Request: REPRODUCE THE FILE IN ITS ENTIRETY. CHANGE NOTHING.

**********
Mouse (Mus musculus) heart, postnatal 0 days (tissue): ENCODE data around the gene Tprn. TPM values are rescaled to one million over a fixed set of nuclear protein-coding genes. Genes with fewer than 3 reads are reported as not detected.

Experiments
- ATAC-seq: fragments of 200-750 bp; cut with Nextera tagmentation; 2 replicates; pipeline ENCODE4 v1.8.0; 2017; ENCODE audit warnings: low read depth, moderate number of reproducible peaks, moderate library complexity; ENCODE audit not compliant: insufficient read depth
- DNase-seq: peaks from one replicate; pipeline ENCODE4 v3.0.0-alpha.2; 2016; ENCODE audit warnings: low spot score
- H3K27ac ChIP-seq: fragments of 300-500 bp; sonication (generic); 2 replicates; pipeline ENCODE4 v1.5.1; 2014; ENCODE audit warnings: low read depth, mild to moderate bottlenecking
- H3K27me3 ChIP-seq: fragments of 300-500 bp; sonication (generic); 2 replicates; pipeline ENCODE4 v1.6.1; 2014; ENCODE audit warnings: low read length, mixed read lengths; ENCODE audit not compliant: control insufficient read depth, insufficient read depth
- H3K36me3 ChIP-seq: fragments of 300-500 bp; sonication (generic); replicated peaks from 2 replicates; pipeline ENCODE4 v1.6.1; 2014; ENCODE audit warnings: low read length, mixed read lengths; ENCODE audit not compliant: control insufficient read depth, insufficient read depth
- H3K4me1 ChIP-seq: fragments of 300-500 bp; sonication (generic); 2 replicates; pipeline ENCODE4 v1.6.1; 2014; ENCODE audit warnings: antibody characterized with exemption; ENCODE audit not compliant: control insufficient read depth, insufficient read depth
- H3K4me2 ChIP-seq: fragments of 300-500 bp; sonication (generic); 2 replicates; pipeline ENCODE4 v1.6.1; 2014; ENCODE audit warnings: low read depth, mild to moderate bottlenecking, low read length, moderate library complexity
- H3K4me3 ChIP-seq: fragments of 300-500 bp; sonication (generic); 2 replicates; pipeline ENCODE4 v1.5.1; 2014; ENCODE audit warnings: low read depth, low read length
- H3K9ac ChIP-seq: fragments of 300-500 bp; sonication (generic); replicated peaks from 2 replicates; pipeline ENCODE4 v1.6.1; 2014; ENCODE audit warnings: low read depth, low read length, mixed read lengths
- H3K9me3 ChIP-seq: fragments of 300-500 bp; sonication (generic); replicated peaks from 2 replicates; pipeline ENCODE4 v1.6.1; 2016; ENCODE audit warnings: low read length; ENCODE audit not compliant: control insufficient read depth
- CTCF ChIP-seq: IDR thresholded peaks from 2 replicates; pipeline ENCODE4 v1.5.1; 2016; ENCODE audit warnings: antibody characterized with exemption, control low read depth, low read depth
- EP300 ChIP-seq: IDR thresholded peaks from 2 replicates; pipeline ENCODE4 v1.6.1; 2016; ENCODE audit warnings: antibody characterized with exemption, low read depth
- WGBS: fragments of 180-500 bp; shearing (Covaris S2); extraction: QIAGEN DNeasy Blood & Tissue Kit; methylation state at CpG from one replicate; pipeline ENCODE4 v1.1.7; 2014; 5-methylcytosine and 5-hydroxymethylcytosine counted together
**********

Mouse (Mus musculus) heart, postnatal 0 days (tissue): ENCODE data around the gene Tprn. TPM values are rescaled to one million over a fixed set of nuclear protein-coding genes. Genes with fewer than 3 reads are reported as not detected.

Experiments
- ATAC-seq: fragments of 200-750 bp; cut with Nextera tagmentation; 2 replicates; pipeline ENCODE4 v1.8.0; 2017; ENCODE audit warnings: low read depth, moderate number of reproducible peaks, moderate library complexity; ENCODE audit not compliant: insufficient read depth
- DNase-seq: peaks from one replicate; pipeline ENCODE4 v3.0.0-alpha.2; 2016; ENCODE audit warnings: low spot score
- H3K27ac ChIP-seq: fragments of 300-500 bp; sonication (generic); 2 replicates; pipeline ENCODE4 v1.5.1; 2014; ENCODE audit warnings: low read depth, mild to moderate bottlenecking
- H3K27me3 ChIP-seq: fragments of 300-500 bp; sonication (generic); 2 replicates; pipeline ENCODE4 v1.6.1; 2014; ENCODE audit warnings: low read length, mixed read lengths; ENCODE audit not compliant: control insufficient read depth, insufficient read depth
- H3K36me3 ChIP-seq: fragments of 300-500 bp; sonication (generic); replicated peaks from 2 replicates; pipeline ENCODE4 v1.6.1; 2014; ENCODE audit warnings: low read length, mixed read lengths; ENCODE audit not compliant: control insufficient read depth, insufficient read depth
- H3K4me1 ChIP-seq: fragments of 300-500 bp; sonication (generic); 2 replicates; pipeline ENCODE4 v1.6.1; 2014; ENCODE audit warnings: antibody characterized with exemption; ENCODE audit not compliant: control insufficient read depth, insufficient read depth
- H3K4me2 ChIP-seq: fragments of 300-500 bp; sonication (generic); 2 replicates; pipeline ENCODE4 v1.6.1; 2014; ENCODE audit warnings: low read depth, mild to moderate bottlenecking, low read length, moderate library complexity
- H3K4me3 ChIP-seq: fragments of 300-500 bp; sonication (generic); 2 replicates; pipeline ENCODE4 v1.5.1; 2014; ENCODE audit warnings: low read depth, low read length
- H3K9ac ChIP-seq: fragments of 300-500 bp; sonication (generic); replicated peaks from 2 replicates; pipeline ENCODE4 v1.6.1; 2014; ENCODE audit warnings: low read depth, low read length, mixed read lengths
- H3K9me3 ChIP-seq: fragments of 300-500 bp; sonication (generic); replicated peaks from 2 replicates; pipeline ENCODE4 v1.6.1; 2016; ENCODE audit warnings: low read length; ENCODE audit not compliant: control insufficient read depth
- CTCF ChIP-seq: IDR thresholded peaks from 2 replicates; pipeline ENCODE4 v1.5.1; 2016; ENCODE audit warnings: antibody characterized with exemption, control low read depth, low read depth
- EP300 ChIP-seq: IDR thresholded peaks from 2 replicates; pipeline ENCODE4 v1.6.1; 2016; ENCODE audit warnings: antibody characterized with exemption, low read depth
- WGBS: fragments of 180-500 bp; shearing (Covaris S2); extraction: QIAGEN DNeasy Blood & Tissue Kit; methylation state at CpG from one replicate; pipeline ENCODE4 v1.1.7; 2014; 5-methylcytosine and 5-hydroxymethylcytosine counted together